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Steam Machine

The Steam Machines were first announced back when Valve was looking to get into the operating system market by introducing SteamOS to gamers as an alternative to Windows back in 2013. Well, recently, some reports have surfaced indicating that the Steam Machines were dead, but Valve says it's not true.

Over on a Steam community thread, Valve stated that the reports about the Steam Machines being killed off has been greatly exaggerated. The company stated...

While it's true Steam Machines aren't exactly flying off the shelves, our reasons for striving towards a competitive and open gaming platform haven't significantly changed. We're still working hard on making Linux operating systems a great place for gaming and applications.

The post explains that the reason the Steam Machines were removed from the main store page had nothing to do with the devices dying, but that the company was doing a "routine cleanup" and the Steam Machine section was removed from the main store navigation. It's noted that the Steam Machine section is still available, just not available from the main menu navigation.

Valve noted that through the Steam Machine initiative, the company learned a lot about the tie-in between software and hardware by including the pre-built machines with the Linux distro featuring SteamOS. Valve has been focused on addressing the shortcomings that the company observed, and have also been investing in making Vulkan a well-supported graphics API alternative to DirectX and what's expected to be a very popular API in the form of DXR.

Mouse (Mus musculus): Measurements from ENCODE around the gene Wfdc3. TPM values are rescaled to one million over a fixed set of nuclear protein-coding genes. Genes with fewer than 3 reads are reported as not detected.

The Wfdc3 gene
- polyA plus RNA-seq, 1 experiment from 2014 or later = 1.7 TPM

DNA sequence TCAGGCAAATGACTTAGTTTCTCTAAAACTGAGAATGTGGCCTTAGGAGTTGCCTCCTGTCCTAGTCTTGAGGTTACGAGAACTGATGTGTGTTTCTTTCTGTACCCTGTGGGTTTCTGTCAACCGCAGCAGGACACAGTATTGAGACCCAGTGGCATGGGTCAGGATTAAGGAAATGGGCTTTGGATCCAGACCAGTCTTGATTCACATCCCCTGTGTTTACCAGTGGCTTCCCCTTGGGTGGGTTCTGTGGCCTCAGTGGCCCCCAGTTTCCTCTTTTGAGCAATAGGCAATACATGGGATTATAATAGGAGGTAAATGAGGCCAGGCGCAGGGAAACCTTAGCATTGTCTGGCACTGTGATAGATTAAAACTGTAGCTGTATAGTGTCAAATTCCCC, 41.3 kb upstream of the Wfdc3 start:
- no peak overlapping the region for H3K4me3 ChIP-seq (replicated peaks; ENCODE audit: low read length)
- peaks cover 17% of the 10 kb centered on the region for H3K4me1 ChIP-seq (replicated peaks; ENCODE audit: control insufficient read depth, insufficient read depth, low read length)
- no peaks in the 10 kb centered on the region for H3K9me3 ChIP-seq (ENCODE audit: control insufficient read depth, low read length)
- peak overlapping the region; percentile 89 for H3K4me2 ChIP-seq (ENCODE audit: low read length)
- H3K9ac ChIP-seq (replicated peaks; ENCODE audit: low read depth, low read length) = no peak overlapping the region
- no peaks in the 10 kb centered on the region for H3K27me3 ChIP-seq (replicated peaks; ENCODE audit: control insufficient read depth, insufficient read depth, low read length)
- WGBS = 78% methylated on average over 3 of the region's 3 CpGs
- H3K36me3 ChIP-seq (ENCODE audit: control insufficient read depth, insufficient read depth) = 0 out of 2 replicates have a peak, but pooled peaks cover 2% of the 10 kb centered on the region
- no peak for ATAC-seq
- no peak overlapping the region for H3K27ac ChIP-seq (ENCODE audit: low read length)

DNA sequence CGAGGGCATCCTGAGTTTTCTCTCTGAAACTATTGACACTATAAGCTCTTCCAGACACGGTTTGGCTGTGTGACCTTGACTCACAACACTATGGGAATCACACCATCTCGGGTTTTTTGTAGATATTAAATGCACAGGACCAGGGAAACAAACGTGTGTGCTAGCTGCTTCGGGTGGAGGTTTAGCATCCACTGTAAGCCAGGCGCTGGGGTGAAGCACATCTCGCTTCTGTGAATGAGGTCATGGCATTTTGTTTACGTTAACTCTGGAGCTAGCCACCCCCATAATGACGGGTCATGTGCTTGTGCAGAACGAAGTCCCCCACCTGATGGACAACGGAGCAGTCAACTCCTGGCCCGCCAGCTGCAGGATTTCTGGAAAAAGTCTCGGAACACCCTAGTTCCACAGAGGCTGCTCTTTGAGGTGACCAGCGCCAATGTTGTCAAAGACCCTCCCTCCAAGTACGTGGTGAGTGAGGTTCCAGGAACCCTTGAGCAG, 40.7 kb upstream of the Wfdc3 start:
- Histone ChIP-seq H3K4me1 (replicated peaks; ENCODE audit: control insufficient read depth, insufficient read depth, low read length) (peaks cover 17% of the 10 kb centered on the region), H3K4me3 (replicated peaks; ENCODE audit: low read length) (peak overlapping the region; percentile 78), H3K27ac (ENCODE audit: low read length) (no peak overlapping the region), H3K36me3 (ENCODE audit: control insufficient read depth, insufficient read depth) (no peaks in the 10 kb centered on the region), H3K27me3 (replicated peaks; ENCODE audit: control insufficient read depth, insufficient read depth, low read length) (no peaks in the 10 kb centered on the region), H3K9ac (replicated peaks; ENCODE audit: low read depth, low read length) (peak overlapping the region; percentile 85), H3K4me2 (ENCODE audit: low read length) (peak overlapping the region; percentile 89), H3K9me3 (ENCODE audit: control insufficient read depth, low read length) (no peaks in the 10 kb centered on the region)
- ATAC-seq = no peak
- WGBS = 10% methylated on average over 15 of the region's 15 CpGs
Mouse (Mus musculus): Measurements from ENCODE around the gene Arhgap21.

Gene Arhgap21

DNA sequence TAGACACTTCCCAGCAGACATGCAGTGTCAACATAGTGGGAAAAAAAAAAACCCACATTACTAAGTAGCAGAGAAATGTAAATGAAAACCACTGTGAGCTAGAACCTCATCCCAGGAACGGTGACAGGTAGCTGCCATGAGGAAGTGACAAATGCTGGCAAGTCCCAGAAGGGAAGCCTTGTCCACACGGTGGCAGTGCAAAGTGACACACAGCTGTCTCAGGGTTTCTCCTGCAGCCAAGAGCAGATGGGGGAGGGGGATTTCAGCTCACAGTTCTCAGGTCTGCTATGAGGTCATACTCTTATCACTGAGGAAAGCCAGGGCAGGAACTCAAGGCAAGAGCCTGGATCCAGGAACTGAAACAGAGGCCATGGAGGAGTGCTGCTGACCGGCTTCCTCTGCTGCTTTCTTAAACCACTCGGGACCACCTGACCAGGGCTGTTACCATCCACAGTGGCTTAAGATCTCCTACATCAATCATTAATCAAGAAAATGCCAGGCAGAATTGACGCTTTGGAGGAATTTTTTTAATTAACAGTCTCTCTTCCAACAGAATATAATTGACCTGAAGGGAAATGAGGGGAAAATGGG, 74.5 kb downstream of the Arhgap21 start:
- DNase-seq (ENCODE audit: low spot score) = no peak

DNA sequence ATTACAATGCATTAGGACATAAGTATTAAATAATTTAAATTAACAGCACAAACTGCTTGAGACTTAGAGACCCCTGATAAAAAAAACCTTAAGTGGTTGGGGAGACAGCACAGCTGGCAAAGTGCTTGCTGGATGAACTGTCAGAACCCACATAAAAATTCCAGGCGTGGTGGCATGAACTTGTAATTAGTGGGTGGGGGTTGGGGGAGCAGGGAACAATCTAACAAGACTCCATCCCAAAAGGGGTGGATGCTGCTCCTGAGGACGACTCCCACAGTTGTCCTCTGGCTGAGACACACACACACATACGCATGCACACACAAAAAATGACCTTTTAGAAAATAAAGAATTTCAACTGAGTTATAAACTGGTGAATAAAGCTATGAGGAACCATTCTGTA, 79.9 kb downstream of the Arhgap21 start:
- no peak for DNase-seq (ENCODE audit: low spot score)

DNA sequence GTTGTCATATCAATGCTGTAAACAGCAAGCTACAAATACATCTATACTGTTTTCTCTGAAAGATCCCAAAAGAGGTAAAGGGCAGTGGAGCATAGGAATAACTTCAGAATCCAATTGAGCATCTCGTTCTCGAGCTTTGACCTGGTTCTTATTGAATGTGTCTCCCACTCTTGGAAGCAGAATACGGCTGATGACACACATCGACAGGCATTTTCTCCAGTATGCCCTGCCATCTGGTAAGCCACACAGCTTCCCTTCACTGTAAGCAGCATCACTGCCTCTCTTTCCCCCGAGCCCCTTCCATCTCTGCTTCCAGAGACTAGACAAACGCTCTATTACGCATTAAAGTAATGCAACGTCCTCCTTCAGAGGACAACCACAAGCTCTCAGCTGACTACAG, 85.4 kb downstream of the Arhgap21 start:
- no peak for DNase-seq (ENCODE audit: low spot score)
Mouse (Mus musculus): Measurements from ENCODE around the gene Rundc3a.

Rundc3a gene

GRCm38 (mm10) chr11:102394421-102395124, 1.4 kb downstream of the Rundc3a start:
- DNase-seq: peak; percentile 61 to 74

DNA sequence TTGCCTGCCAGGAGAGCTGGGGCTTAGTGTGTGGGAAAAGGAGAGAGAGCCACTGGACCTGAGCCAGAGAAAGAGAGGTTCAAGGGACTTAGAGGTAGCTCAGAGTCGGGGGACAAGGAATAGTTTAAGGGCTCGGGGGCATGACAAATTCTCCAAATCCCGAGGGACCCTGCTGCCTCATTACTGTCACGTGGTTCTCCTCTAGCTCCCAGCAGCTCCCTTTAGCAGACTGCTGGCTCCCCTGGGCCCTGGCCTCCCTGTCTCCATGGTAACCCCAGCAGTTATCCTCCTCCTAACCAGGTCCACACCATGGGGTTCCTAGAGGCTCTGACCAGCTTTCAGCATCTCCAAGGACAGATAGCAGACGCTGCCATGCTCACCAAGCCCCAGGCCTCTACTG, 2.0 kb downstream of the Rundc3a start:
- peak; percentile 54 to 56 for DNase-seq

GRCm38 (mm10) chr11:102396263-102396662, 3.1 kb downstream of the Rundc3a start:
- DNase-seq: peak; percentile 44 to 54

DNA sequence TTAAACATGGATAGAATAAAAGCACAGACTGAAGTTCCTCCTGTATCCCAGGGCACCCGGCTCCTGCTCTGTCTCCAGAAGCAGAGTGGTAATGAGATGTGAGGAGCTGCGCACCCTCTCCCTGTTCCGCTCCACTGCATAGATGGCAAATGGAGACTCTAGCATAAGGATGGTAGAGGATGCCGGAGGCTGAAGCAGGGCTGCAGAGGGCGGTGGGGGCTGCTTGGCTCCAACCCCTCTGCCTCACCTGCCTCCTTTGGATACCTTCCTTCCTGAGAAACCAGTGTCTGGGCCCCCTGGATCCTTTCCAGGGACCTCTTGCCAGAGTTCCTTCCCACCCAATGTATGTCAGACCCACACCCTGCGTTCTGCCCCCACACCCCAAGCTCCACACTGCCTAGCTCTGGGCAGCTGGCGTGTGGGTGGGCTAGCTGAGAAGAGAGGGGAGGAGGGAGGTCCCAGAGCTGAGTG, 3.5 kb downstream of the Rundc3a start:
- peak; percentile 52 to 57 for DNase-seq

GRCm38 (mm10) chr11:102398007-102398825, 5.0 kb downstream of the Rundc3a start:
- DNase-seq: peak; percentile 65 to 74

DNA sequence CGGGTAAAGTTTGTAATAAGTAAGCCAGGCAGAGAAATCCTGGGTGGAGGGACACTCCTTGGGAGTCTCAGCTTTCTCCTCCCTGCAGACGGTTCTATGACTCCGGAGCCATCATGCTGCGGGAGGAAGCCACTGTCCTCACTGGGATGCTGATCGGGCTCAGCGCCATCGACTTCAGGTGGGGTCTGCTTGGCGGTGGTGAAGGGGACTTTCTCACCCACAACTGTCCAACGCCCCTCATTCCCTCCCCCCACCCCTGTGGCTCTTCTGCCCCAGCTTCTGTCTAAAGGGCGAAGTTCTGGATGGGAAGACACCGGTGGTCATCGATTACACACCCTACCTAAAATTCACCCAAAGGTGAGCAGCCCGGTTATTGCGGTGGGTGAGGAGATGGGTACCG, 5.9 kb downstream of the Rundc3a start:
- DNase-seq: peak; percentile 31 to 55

Valve has also been working on shader pre-caching as an alternative to the standard local machine shader compilation, which will help reduce initial load times and it's designed to reduce overall performance stuttering during the local runtime.

This Vulkan support will help significantly with the compatibility of Linux adoption rates among the average gamer, who may want to experiment with something outside of the Windows 10 ecosystem.

The Steam Machines originally came onto the scene with various price points in pre-built packages from OEMs. They were priced between $450 and $2,000, depending on the kind of system that you wanted. Each system was designed to run most games on minimum or moderate settings on the lower end of the spectrum, while the upper end of the spectrum were designed for 4K gaming and virtual reality.

The issue was that a lot of casual gamers didn't really understand their purposes, and a lot of core gamers had already had their rigs custom built, so the Steam Machines kind of fit into that rare category where they didn't really appeal highly to any specific crowd.

Of course, as Valve notes, despite the Steam Machines not selling all that well, the company did learn a lot and even adapted the Steam Link out of the Steam Machines, the former of which allows you to easily hook the device up to your TV and stream games from your desktop or laptop to your TV. It doesn't sound as if the Steam Machines will be updated anymore anytime soon, but it does sound like, on the software side, Valve hasn't completely given up on the SteamOS or the Vulkan support.